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Matthew McConaughey: Oscar-winning actor pleads for stricter US gun control laws

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By Giulia Carbonaro  & AP
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McConaughey holds a picture or Alithia Ramirez, 10, who was killed in the mass shooting at the Uvalde elementary school last month.
McConaughey holds a picture or Alithia Ramirez, 10, who was killed in the mass shooting at the Uvalde elementary school last month.   -   Copyright  Evan Vucci/AP

Oscar-winning actor Matthew McConaughey made an impassioned speech at the White House on Tuesday, pleading for stricter gun control legislation. 

The actor was born in Uvalde, the Texan city where, on 24 May, 18-year-old gunman Salvador Ramos killed 19 children and two teachers before being taken down by police - 78 minutes after he entered the school.

In a 22-minute speech -- where McConaughey appears to choke up and hold back tears -- the actor remembered the names of the children who died and asked for action on gun control legislation.

"While we honour and acknowledge the victims, we need to recognise that this time it seems that something is different," the actor said. "There is a sense that perhaps there's a viable path forward. Responsible parties in this debate seem to at least be committed to sitting down and having a real conversation about a new and improved path forward, a path that can bring us closer together and make us safer as a country, a path that can actually get something done this time.

“We want secure and safe schools and we want gun laws that won’t make it so easy for the bad guys to get the damn guns,” the actor pleaded, calling for bolstering background checks on gun purchasers and for raising the minimum age to buy an AR-15 style rifle, the same one used by the Uvalde shooter, from 18 to 21.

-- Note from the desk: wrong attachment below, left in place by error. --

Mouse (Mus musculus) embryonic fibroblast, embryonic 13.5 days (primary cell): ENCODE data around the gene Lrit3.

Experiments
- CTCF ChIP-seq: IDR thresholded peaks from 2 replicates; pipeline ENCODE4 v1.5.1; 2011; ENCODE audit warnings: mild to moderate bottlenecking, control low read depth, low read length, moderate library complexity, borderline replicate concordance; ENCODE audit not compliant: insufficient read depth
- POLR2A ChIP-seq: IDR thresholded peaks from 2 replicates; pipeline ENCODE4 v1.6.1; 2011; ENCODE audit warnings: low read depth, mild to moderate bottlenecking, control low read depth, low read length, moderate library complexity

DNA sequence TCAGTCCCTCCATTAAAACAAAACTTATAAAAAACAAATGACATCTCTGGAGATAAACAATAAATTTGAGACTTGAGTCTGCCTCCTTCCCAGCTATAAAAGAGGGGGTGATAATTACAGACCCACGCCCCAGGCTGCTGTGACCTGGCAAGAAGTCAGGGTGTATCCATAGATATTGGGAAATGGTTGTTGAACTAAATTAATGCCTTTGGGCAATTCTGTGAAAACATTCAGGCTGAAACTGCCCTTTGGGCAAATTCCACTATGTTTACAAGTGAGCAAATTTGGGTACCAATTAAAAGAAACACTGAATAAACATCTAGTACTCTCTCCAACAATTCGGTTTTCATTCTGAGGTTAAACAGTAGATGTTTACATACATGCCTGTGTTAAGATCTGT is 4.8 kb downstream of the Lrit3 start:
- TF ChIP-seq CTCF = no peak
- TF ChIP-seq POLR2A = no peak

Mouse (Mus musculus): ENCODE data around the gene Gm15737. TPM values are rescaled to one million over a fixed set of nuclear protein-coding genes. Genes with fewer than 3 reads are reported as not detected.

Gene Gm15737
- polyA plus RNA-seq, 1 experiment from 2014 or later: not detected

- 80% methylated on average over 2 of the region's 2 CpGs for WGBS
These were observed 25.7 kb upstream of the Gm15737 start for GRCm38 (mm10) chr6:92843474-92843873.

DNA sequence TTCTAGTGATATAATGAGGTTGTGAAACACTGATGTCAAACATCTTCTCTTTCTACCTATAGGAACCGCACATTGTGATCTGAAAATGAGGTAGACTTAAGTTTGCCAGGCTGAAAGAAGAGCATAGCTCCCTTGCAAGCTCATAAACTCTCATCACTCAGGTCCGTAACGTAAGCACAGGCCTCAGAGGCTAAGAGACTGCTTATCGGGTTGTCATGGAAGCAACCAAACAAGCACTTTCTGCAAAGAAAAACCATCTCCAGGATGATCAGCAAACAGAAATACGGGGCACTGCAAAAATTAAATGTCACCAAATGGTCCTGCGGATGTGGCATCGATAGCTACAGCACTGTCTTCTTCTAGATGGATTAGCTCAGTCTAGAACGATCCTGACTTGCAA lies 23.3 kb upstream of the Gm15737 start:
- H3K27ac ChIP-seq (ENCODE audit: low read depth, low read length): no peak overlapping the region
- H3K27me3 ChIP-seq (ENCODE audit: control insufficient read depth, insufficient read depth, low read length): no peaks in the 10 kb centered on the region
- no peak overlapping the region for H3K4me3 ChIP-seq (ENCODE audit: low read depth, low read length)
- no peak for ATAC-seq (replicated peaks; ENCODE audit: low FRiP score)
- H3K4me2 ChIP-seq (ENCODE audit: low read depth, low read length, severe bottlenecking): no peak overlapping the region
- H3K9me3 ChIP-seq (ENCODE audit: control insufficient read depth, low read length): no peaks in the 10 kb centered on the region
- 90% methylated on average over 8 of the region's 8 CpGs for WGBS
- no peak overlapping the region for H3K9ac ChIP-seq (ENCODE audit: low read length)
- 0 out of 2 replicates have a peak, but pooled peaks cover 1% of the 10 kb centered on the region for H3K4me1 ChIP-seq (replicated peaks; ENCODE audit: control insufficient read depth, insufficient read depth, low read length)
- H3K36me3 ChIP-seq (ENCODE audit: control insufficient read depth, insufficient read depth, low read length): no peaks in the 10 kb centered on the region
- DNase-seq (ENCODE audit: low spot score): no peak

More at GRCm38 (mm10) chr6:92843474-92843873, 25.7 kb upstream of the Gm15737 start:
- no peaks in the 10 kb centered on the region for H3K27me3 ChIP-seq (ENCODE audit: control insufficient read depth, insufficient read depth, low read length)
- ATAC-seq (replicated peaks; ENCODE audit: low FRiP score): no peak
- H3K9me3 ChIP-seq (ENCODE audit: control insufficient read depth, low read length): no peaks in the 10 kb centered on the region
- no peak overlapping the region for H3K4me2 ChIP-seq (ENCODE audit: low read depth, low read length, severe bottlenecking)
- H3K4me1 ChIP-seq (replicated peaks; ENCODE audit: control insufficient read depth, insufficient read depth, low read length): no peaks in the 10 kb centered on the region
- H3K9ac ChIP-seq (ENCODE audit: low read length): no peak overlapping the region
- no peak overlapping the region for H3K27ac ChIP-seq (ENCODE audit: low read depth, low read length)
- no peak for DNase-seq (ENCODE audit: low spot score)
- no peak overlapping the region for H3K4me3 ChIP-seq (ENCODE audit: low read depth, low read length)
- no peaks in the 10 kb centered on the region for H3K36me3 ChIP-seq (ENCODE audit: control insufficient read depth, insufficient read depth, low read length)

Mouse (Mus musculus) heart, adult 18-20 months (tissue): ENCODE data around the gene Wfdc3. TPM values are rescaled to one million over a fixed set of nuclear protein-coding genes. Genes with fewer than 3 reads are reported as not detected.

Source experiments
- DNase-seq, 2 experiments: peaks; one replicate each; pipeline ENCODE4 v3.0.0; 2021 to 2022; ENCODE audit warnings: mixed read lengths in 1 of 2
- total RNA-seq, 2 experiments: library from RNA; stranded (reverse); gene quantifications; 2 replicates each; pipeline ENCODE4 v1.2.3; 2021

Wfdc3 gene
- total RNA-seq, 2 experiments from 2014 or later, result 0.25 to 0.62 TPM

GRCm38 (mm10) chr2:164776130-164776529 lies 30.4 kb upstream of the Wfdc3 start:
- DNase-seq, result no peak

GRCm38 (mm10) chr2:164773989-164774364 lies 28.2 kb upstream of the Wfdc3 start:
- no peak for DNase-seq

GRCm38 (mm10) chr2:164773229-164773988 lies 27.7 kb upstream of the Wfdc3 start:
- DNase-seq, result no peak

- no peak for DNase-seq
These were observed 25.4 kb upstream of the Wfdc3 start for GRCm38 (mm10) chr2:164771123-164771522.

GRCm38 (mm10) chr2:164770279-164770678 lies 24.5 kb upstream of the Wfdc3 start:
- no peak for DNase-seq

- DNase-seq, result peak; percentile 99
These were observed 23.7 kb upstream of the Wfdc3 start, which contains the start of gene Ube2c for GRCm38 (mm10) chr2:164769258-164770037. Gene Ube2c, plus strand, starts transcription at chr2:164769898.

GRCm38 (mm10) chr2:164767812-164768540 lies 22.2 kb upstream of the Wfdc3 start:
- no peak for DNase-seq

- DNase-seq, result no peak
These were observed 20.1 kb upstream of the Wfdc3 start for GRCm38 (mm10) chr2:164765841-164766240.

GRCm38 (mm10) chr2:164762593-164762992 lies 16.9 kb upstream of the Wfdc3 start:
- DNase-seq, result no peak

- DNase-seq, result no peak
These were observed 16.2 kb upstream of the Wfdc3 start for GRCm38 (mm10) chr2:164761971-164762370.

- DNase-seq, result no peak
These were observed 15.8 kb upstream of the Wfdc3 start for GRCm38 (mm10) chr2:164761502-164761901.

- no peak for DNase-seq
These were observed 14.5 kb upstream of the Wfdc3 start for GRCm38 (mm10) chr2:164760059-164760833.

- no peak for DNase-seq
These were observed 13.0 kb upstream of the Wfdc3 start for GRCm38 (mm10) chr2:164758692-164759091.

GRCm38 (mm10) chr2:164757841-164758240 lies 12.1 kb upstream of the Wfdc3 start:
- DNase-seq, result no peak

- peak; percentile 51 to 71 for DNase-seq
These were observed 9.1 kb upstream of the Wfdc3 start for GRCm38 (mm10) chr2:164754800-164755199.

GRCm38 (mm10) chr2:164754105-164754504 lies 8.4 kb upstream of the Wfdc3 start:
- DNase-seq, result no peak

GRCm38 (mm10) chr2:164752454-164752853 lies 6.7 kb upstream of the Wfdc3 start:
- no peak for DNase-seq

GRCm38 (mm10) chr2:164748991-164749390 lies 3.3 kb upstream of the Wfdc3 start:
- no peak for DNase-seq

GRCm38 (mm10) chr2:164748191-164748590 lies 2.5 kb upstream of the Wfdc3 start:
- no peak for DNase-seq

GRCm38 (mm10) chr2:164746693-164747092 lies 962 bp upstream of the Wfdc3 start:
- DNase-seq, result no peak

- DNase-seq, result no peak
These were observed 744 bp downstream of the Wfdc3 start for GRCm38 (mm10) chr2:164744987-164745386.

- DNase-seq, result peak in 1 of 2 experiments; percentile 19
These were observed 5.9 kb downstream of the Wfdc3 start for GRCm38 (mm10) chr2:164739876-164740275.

Ramos had reportedly bought the weapon he used in his rampage at Robb Elementary Primary School right after his 18th birthday.

In a heartbreaking moment, McConaughey talked about how one of the victims, 10-year old Maite Yuleana Rodriguez, was recognised by her shoes only, as her body was severely damaged by the wounds left by the AR-15 rifle's bullets. 

Susan Walsh/AP
The green Converse shoes that were worn by Uvalde shooting victim Maite Yuleana Rodriguez, 10.Susan Walsh/AP

"Maite wore green high top Converse with a heart she had hand-drawn on the right toe because they represented her love of nature," the actor said.

"Wear these every day. Green Converse with a heart on the right toe. These are the same green converse on her feet that turned out to be the only clear evidence that could identify her after the shooting. How about that?" McConaughey said, slamming his fist on the podium in anger.

"These bodies were very different. They needed much more than makeup to be presentable. They needed extensive restoration. Why? Due to the exceptionally large exit wounds of an AR-15 rifle, most of the bodies so mutilated that only DNA test or Green Converse could identify."

While many praised the actor for using his visibility to take a stand on gun violence and gun control, some critics bashed him for glorifying the use of firearms in his films and for stepping out of what they suggested was his "place" - Hollywood. An unidentified reporter at the White House asked McConaughey after his speech if he was "grandstanding" - trying to attract attention to himself instead of the issue at hand. 

It was not the first time the actor intervened on the subject of gun control after the Uvalde shooting. On Monday, McConaughey wrote an op-ed in the Austin American-Statesman entitled "It's Time to Act on Gun Responsibility".

In it, McConaughey, a gun owner himself, called for more gun control regulations while substantially defending the Second Amendment.

"I believe that responsible, law-abiding Americans have a Second Amendment right, enshrined by our founders, to bear arms. I also believe we have a cultural obligation to take steps toward slowing down the senseless killing of our children," he wrote.

"There is no constitutional barrier to gun responsibility," the actor added. "Keeping firearms out of the hands of dangerous people is not only the responsible thing to do, it is the best way to protect the Second Amendment. We can do both."